actually did. Imagine being on a fake video call, which you think is with someone you know, requesting you to transfer money. Later you get a follow-up email or text, or even a voicemail. How would you know it wasn’t real?

The danger extends further, because even when we find out the video was false, our brains have had an emotional reaction to what we saw and stored it in the ‘if you see it, it must be true’ subconscious. This has grave consequences when cruel people set out to destroy reputations by placing someone’s face in an inappropriate video. It makes an impression whether we want it to or not.

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How to Protect Yourself

Spreading disinformation is an intimidating and scary tactic made simple by our constant connection to the online world. There are a few things you can do to help protect yourself from participating in or being a victim of disinformation campaigns.

  1. Be aware of disinformation and the way it can be used. Most of us don’t realise that disinformation is created to cause a divide or rift between people. And we believe it is the responsibility of social media companies to watch out for disinformation and remove it – though social media companies fear stepping on First Amendment Rights to freedom of speech. To fight it you have to be aware that it exists, and then actively protect yourself from it.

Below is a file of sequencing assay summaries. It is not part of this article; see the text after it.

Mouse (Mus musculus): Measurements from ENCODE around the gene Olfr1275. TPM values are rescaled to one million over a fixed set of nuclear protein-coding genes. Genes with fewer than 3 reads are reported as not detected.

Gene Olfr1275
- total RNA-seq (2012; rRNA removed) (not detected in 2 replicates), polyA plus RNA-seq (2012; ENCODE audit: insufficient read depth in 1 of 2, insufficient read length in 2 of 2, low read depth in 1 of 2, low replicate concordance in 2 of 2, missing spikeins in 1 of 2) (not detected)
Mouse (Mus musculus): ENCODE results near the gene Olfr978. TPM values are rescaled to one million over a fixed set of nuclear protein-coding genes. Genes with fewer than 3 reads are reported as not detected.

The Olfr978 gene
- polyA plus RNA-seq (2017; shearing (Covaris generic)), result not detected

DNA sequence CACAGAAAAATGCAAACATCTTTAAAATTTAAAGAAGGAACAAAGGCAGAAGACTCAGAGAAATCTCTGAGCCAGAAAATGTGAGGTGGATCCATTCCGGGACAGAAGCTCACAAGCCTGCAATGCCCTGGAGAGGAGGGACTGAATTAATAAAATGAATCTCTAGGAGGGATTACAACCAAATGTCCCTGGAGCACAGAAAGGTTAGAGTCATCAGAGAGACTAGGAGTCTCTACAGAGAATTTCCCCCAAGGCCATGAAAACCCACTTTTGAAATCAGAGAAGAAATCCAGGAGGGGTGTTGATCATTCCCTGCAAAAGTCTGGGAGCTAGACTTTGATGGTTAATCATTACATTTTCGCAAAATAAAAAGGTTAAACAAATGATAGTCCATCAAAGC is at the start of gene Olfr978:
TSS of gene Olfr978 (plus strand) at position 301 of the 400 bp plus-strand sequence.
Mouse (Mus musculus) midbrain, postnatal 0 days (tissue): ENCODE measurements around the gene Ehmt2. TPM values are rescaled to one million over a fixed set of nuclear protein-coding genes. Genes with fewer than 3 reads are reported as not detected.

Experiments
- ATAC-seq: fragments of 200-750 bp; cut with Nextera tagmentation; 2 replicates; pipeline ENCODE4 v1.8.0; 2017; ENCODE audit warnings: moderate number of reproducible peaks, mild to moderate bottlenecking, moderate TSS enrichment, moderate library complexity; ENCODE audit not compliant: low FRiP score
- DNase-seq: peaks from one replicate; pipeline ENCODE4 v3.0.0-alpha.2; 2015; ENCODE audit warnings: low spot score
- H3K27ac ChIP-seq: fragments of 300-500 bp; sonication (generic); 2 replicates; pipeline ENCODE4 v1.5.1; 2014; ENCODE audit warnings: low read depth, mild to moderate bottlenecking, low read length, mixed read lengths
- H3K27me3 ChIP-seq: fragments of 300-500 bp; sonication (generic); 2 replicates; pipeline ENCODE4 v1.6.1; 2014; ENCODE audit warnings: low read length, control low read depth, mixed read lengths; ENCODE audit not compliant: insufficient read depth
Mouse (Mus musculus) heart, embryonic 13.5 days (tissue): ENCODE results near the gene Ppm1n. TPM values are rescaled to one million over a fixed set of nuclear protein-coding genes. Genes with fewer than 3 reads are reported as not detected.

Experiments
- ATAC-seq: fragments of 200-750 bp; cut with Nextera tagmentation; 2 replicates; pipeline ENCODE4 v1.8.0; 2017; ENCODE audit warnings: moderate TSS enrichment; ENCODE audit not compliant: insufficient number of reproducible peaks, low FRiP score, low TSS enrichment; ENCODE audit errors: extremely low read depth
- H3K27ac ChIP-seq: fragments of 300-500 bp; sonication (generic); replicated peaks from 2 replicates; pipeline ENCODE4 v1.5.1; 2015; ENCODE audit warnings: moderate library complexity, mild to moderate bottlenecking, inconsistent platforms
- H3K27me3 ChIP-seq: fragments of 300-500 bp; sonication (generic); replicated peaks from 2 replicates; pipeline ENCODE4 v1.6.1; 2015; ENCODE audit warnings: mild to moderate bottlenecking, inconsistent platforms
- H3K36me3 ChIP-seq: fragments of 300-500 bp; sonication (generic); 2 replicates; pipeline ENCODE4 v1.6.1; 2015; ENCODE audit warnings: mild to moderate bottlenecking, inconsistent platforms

2. Verify the sources of what you see before you share it. If it seems too good or too terrible to be true, it probably is. If it provokes a strong emotional response, the aim might be to be emotionally manipulative. Sharing things from reputable, verified sources will keep you from being an ‘unwitting agent’ in a disinformation campaign.
  3. Choose your battles and what you air publicly, or even to friends. Constantly airing grievances can come back to bite you if you one day find yourself in a situation. For example, telling your colleagues every Monday morning about your annoying neighbour could easily be flipped against you if that neighbour reports YOU for something. Your colleagues will remember what you’ve said about him and wonder if there isn’t just a little bit of fire around the smoke.
  4. Protect your reputation and character from attack. The best way to keep yourself from being victimised is to mount a defense before you need it. Keeping records of everything that testifies to your good honest character means you will have what you need ready at hand to defend yourself. Scrambling to gather things when you are being attacked is a dangerous method to rely on – people with cruel intentions can easily manipulate or destroy the good things about you.

Reputation Guardian provides a safe, easy way to store your reputation credentials in one place. The secure location keeps your documents from being tampered with. You can easily add things to it as you go, building a bank of solid character materials that will prove who you are and what you stand for. Whether it’s letters of recommendations, credit ratings, photographs – anything that backs up your good character – Reputation Guardian will keep it protected and in one location for you to access when you need it. 

The world is becoming a scarier place every day. We see things in the news that we can’t imagine happening. Make sure you know what’s real and what isn’t, and what to do to keep yourself from being caught up in spreading disinformation.